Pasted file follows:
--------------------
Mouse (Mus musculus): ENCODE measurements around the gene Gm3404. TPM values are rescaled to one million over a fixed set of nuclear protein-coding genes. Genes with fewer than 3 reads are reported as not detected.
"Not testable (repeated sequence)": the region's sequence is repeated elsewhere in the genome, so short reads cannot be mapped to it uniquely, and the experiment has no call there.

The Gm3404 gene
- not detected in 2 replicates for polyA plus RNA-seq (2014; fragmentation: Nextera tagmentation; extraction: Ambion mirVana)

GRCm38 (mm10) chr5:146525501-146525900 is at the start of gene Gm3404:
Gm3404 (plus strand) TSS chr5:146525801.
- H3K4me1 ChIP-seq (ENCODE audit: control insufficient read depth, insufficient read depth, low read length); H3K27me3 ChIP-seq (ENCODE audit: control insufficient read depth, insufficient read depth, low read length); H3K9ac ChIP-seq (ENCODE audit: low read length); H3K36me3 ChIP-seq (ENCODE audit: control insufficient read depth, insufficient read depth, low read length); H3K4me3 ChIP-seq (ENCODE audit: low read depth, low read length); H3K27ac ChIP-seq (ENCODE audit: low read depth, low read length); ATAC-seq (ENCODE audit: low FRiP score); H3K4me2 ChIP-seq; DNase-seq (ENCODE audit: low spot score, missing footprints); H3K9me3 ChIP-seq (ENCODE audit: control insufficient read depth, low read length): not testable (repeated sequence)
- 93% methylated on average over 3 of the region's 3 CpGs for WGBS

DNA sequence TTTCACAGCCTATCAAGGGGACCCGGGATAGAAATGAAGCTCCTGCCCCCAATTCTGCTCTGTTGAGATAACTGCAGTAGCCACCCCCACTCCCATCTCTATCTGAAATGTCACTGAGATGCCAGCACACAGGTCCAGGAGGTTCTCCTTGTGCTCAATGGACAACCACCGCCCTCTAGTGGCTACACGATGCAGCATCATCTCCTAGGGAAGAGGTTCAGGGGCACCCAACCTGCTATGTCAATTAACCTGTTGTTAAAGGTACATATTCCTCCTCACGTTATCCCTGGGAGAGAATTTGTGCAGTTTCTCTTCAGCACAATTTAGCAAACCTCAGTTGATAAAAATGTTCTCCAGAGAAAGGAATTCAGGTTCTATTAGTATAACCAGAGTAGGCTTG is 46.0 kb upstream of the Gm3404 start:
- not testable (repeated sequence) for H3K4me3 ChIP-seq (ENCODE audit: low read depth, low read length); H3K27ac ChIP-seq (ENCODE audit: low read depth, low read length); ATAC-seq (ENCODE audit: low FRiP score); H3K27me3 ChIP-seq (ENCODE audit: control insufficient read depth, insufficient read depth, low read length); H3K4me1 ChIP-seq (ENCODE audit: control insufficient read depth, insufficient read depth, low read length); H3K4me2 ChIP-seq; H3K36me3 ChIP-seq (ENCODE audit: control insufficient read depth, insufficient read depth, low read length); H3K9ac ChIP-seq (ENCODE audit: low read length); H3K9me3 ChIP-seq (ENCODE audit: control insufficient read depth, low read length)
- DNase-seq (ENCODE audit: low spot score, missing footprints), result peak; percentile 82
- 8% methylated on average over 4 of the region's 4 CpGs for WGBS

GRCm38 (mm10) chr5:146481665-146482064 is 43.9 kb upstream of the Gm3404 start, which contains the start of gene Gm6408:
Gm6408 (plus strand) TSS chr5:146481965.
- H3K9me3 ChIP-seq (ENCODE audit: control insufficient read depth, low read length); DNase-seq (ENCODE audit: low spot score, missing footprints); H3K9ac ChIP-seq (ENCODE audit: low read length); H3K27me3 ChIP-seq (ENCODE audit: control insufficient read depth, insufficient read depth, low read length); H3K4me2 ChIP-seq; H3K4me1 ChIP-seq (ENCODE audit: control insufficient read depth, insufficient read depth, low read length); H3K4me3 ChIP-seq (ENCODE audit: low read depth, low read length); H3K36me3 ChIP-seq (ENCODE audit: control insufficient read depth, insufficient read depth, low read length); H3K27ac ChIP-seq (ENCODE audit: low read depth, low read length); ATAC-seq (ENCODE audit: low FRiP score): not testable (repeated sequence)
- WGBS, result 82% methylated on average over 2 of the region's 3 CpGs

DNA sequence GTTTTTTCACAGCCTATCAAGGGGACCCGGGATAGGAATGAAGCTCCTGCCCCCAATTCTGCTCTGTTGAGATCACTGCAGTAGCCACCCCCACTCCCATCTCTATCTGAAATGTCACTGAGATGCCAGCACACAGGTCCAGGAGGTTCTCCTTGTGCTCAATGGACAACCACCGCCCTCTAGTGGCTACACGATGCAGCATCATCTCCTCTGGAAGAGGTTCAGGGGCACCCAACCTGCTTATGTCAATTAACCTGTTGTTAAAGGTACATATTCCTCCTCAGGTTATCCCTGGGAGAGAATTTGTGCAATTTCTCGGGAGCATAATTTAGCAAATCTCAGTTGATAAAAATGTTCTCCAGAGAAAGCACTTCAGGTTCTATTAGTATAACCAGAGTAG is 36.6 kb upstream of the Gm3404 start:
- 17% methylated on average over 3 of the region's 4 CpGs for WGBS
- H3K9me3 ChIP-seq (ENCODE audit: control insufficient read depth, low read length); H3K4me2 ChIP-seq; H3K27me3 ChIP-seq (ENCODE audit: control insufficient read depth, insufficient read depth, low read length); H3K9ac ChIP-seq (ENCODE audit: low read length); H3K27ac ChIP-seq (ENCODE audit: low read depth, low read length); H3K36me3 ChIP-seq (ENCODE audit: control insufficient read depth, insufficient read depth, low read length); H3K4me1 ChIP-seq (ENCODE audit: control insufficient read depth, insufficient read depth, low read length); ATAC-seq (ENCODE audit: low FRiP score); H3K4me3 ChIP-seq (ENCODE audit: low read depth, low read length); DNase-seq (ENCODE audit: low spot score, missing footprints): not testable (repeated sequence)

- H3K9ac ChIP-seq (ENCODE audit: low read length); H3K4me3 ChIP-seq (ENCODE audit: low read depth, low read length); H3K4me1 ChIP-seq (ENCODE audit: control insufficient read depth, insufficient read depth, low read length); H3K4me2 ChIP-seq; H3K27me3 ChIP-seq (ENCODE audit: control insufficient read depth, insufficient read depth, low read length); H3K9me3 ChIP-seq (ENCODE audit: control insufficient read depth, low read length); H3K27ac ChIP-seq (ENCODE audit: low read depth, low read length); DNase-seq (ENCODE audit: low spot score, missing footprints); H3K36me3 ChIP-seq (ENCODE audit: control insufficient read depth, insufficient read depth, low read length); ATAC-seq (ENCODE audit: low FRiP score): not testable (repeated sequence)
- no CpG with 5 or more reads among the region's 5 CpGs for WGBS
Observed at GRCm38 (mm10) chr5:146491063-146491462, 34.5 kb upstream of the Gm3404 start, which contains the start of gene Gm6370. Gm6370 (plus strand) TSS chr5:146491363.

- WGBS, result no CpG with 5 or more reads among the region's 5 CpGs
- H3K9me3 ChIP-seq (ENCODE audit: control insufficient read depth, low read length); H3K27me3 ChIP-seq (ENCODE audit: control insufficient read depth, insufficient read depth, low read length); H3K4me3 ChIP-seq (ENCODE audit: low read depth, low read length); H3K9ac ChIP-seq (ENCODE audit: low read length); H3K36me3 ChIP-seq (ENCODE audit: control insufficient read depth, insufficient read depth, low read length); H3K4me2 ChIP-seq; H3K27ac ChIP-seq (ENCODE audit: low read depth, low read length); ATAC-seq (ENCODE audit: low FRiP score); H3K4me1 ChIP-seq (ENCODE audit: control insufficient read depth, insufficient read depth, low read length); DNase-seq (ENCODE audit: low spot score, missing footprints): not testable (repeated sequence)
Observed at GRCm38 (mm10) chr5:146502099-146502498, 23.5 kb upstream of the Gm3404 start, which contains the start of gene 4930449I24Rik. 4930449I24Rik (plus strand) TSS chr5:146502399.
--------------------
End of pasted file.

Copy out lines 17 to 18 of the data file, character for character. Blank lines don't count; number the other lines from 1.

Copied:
DNA sequence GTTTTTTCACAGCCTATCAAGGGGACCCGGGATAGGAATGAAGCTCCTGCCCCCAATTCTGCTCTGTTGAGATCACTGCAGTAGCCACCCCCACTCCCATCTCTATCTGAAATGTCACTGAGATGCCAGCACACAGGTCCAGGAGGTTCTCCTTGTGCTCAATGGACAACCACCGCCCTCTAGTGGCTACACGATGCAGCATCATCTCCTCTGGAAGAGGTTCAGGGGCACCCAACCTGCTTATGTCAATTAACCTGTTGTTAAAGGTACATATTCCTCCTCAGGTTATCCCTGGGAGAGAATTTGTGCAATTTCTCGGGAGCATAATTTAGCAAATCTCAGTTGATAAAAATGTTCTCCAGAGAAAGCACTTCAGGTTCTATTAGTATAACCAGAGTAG is 36.6 kb upstream of the Gm3404 start:
- 17% methylated on average over 3 of the region's 4 CpGs for WGBS